We cannot stake religious liberty on a “wait and see” approach.
In the aftermath of Monday’s Bostock decision, a common refrain issuing from social media and various articles has been, “Yes, this decision is consequential, but let’s wait and see how it plays out.”
The Religious Freedom Restoration Act, we’re told, is religious liberty’s safe harbor. Justice Gorsuch, in his opinion, cited the Religious Freedom Restoration Act as key to settling future religious liberty disputes. Professor Daniel Bennett recently wrote,
The case will certainly have major implications for religious exercise. But contrary to initial reactions, this decision should not be read as a decision that dooms religious liberty in America, but rather as an inevitable step toward something Congress and most state legislatures have thus far been unable to do: crafting a compromise that balances LGBT rights and religious freedom.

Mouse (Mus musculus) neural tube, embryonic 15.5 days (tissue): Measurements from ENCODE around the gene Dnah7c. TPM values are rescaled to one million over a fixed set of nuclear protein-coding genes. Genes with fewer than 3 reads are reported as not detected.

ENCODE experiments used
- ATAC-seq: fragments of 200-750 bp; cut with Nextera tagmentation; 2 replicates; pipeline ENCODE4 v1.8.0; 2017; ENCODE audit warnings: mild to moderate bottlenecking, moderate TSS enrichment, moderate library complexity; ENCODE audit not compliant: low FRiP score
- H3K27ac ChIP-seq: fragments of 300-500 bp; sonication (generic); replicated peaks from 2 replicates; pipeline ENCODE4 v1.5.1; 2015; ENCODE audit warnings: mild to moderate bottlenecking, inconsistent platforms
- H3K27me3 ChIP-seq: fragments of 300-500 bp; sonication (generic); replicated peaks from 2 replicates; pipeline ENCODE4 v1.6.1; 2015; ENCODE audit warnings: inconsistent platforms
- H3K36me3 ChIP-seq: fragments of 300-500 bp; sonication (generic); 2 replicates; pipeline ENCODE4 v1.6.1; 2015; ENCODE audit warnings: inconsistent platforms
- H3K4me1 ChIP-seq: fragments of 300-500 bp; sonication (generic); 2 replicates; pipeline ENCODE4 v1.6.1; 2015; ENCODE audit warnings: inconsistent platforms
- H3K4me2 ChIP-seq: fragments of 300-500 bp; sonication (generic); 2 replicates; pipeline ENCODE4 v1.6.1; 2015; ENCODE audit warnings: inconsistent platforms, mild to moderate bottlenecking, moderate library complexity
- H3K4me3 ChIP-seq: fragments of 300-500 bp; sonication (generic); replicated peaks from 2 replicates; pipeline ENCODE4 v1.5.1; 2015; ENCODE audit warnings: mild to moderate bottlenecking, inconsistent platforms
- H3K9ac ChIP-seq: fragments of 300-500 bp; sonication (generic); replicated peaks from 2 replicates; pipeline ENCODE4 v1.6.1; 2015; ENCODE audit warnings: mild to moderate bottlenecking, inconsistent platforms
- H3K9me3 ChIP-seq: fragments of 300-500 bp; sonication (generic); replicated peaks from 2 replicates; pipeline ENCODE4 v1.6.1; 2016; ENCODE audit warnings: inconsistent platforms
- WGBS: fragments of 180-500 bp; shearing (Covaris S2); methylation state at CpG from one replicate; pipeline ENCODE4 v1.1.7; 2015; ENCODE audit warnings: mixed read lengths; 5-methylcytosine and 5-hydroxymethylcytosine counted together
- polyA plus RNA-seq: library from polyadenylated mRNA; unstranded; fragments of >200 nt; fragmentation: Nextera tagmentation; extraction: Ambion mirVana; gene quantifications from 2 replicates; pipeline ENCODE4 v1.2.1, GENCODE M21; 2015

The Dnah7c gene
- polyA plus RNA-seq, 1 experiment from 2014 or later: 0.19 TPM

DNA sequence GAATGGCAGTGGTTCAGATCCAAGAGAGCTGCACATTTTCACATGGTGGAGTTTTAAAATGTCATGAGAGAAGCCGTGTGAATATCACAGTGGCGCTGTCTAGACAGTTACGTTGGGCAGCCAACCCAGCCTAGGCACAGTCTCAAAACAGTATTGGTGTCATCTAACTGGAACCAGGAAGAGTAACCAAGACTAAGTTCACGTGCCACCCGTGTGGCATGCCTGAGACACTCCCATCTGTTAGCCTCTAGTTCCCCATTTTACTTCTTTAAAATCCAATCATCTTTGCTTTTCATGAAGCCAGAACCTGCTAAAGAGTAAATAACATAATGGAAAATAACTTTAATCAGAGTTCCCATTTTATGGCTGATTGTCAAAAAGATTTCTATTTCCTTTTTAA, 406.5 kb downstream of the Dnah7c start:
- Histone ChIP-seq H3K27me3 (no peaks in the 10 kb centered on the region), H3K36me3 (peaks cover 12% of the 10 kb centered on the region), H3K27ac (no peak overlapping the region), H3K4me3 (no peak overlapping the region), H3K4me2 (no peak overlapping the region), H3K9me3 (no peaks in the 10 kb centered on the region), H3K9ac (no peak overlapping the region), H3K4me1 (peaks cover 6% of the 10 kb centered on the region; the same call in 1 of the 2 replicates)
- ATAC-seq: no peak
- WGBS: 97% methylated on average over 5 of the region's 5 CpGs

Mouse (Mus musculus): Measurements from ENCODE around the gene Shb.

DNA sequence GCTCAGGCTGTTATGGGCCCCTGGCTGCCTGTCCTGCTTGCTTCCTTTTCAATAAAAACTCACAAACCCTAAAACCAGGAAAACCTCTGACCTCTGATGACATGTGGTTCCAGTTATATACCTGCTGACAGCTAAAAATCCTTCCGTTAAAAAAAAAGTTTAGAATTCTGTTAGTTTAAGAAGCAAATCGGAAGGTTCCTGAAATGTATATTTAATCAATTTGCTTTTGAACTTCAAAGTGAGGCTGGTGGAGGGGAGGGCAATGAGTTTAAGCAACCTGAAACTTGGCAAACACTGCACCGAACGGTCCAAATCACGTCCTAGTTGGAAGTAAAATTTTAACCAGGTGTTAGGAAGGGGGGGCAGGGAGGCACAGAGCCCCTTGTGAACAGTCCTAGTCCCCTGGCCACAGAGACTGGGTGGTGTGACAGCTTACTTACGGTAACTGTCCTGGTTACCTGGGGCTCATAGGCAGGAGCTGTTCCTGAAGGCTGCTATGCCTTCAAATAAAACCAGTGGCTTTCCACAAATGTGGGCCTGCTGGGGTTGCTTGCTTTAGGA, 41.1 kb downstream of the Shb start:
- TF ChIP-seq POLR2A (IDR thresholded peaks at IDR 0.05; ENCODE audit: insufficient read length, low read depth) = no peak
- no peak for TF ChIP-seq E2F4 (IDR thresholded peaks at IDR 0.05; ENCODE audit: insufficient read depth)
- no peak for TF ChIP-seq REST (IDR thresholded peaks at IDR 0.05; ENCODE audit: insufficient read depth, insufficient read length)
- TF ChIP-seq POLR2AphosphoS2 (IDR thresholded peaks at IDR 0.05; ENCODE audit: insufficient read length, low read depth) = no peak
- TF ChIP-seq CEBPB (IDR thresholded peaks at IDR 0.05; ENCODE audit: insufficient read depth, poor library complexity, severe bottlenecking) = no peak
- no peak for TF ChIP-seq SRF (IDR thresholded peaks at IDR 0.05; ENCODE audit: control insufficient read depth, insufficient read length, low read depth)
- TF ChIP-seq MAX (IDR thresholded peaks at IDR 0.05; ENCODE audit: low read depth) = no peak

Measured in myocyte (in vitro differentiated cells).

To accept the logic of such voices as Gorsuch and Bennett, one must rely on at least two assumptions: One, that progressives see some sort of compromise as desirable; and two, that the Religious Freedom Restoration Act’s provisions remain intact in the present form, well, forever.
As much as I want to share in Gorsuch and Bennett’s patient optimism for a better way forward, I believe the aforementioned assumptions are flawed. Monday’s decision, barring a comprehensive statutory compromise, will be judged by historians as a significant inflection point in the never-ceasing culture wars.
We already have the evidence for why.
On Thursday, Senate Democrats attempted a voice vote to pass the Equality Act, legislation profoundly hostile to religious liberty. To do this by “unanimous consent” only signals that Democrats, with the wind at their …